Rovaniemi is on the arctic circle; surprisingly it is a pretty normal city, except the 70’s muscle cars that drag Rovaniemi’s main streets until the wee hours of the morning. It has a spacious museum that educated us on Finland’s role in World War II, on the native traditions and how people lived in this harsh land, and more about life in the Arctic. It is a land of darkless nights in summer and lightless days in winter. We were a couple weeks early for the endless sun. As cool as that would have been, it still was amazing to watch the sun set and rise again. It went down sometime between 12:30 and 1:00 and came back up about an hour later. The best way to watch the sun scrape the horizon is to climb a hill. Finland, however, is a very flat country with few hills, and there were none near us.
Our best option was to take the midnight sun tour. We reported for our tour at 9:30 pm, which is a great time to start any activity. We were the only customers that night, so ended up with a private guide to take us to a hill, show us the Finnish forest, and help us identify the local flora and fauna. But first he had to fit us in our heavy outdoor gear. The company provided thick boots for our feet so we could slosh through the puddles, hats with netting to protect us from the aggressive little mosquitos, and thick camouflage gear so those same mosquitoes or invading Russians couldn’t see us. We drove about 45 minutes out of town, passing the occasional red farmhouse, a few miles from its neighbor. In what sounds like a lesson in futility, the unique ochre color of the farmhouses comes from cooking dirt to make the paint.
We parked our van and after a half mile hike we were on an ancient rocky beach on the top of a hill. It was a crystal clear sunset that lasted for hours. Rather than sink below the horizon the sun rolled along the Earth slowly descending until it fell out of sight. I did not confirm this with the guide, but I swear we could see Sweden on our left and Russia on our right across the ancient-lakebed landscape which now is Finland.
On the top of this hill, the Finns have built small cabins with fire-pits for public use and a large wooden observation tower. After the sun had finally disappeared, we went to a hut and sat around the fire our guide had prepared. We roasted sausages, made s’mores, drank hot chocolate and did a New Years’ tradition of cooking lead and then pouring the molten metal into cold water. As the tin falls into the water, it creates unique shapes each time. The resulting shapes can then be shadow-casted onto a wall. The shapes of the shadow bring to your mind good things that are going to happen to you in the coming year. We were unsure about most of our shapes, but Grandpa’s tin had a very distinct fertility shape. After a little bit of blushing, he and grandma changed the subject.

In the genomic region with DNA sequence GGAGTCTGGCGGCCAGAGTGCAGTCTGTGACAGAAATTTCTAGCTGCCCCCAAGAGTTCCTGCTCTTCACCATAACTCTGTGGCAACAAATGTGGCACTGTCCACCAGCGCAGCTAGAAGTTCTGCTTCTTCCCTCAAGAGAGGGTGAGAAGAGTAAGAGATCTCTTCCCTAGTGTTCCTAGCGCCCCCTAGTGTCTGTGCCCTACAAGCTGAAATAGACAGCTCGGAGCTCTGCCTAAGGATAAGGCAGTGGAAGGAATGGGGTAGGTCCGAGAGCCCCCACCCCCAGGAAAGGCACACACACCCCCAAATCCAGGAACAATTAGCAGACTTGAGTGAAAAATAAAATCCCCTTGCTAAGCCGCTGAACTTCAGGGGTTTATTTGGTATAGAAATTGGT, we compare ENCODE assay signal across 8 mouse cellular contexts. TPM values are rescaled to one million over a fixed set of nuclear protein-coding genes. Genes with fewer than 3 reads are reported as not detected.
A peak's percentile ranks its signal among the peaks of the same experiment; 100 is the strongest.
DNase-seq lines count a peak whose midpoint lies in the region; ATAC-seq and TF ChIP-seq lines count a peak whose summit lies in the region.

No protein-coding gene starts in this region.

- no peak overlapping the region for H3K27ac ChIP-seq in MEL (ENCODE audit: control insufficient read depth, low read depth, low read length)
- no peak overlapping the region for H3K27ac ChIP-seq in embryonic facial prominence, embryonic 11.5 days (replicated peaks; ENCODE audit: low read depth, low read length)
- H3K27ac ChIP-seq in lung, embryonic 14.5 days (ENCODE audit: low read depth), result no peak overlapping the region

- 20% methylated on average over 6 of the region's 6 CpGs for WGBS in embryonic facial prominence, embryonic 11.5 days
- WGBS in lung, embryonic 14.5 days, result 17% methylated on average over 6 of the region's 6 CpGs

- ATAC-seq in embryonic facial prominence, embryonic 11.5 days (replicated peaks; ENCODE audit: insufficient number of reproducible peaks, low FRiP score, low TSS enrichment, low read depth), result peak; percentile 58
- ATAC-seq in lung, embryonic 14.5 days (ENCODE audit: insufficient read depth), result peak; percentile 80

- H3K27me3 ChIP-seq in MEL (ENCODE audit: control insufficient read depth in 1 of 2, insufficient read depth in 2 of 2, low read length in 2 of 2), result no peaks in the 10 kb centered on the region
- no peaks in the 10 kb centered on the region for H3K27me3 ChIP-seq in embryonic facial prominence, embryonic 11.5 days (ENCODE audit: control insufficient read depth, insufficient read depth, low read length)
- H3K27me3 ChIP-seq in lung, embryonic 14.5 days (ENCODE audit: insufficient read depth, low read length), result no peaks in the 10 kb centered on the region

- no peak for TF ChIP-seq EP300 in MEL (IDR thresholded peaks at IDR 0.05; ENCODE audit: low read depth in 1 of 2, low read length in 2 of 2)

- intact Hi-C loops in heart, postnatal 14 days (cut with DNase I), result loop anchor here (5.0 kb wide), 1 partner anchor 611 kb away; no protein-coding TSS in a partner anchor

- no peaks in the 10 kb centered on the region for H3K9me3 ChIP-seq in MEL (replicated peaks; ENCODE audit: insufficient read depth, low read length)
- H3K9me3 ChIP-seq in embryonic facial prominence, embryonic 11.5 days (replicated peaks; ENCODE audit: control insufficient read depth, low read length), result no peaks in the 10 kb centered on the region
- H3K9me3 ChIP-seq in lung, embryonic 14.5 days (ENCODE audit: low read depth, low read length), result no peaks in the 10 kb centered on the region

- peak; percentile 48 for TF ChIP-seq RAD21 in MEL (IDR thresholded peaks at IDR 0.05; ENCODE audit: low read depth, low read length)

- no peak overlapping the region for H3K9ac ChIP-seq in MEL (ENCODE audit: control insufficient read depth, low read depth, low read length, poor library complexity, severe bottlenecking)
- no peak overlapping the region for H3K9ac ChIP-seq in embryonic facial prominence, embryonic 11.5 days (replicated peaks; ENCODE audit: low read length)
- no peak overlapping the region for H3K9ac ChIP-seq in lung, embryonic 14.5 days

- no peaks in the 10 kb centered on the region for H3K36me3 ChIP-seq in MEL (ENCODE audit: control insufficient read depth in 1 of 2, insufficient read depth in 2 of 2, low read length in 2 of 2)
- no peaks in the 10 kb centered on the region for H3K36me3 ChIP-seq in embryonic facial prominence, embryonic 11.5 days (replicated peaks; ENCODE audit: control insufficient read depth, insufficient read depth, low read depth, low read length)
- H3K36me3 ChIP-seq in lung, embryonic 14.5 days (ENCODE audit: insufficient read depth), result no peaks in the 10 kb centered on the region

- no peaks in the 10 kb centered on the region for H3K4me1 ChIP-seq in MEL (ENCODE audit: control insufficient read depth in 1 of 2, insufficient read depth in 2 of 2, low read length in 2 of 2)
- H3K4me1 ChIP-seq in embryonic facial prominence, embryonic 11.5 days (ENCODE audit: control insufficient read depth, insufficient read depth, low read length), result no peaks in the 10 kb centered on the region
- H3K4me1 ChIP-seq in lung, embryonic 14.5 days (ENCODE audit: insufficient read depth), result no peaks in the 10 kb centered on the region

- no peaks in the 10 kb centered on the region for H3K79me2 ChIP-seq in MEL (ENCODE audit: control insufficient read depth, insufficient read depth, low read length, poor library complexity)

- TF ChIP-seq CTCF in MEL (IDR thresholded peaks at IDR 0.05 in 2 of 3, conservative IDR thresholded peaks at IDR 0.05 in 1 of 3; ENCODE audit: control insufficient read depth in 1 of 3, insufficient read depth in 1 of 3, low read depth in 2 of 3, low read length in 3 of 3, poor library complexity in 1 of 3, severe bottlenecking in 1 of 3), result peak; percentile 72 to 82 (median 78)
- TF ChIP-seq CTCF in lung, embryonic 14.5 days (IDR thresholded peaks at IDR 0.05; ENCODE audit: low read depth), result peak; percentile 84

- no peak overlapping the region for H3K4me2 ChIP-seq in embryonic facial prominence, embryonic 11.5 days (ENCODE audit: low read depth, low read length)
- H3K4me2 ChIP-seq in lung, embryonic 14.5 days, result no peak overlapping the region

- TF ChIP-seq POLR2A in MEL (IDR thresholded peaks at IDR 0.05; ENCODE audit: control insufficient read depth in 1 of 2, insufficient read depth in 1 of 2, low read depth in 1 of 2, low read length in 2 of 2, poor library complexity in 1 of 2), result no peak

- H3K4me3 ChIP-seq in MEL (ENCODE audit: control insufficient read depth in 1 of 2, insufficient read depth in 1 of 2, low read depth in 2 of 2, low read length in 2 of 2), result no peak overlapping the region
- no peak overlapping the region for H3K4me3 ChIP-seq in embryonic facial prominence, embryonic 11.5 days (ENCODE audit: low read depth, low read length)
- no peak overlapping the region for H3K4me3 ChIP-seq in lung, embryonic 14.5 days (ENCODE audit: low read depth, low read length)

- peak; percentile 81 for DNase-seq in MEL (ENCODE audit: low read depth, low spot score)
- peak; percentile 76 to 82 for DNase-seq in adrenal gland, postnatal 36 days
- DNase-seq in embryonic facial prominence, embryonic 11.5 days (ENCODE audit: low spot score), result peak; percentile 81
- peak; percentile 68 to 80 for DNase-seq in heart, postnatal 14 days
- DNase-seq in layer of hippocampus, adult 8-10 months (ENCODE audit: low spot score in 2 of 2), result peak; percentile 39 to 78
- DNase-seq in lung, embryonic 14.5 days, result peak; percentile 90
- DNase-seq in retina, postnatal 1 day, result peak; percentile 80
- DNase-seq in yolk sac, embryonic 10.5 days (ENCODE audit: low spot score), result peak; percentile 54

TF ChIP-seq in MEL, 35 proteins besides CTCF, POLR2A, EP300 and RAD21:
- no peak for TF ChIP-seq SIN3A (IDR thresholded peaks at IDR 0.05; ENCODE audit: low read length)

We left the hut around 1:15 and the little bit of darkness was once again banished. We walked through the wilderness, and our guide pointed out different mushrooms, berries and currants left over from last season. The drive back to town was spectacular as we watched for jackrabbits the size of poodles and even spotted a couple of moose. By 1:45, the sun was entering its elongated sunrise and we stopped and got out of the car to take photos of lakes on fire with the morning light. Although it was not part of the tour, our guide humored us and took us to Santa’s village so we could jump across the arctic circle marked on the ground. Riding across the Arctic circle on a reindeer would have been preferable, but there were not any available, so we settled for bounding across the line.
After our adventures in Rovaniemi, we boarded a train with more of the Finnish youth in uniform and headed to Helsinki. In Helsinki, we mostly wandered around, looked at statues and churches, played risky business with our bouncy balls, ate salmon and prepared for a three-day trip to Estonia. After visiting all the other capitals of Scandinavia, Helsinki was not as attractive nor as full of interesting activities. This might be a facade created by the Finns to convince the Russians that the Russians don’t really want Finland or it could be because it only became the capital of Finland in 1812 when Tsar Alexander of Russia decided to move it a little closer to St. Petersburg, which if we had more time would have been our next stop. But, with only a handful of days, we opted for a shorter ferry and our next county would be Estonia.
*you can’t see their muscles through their skin, although that would be cool. They are just really smooth and white, even whiter than the Asian ladies who use the whitening cream.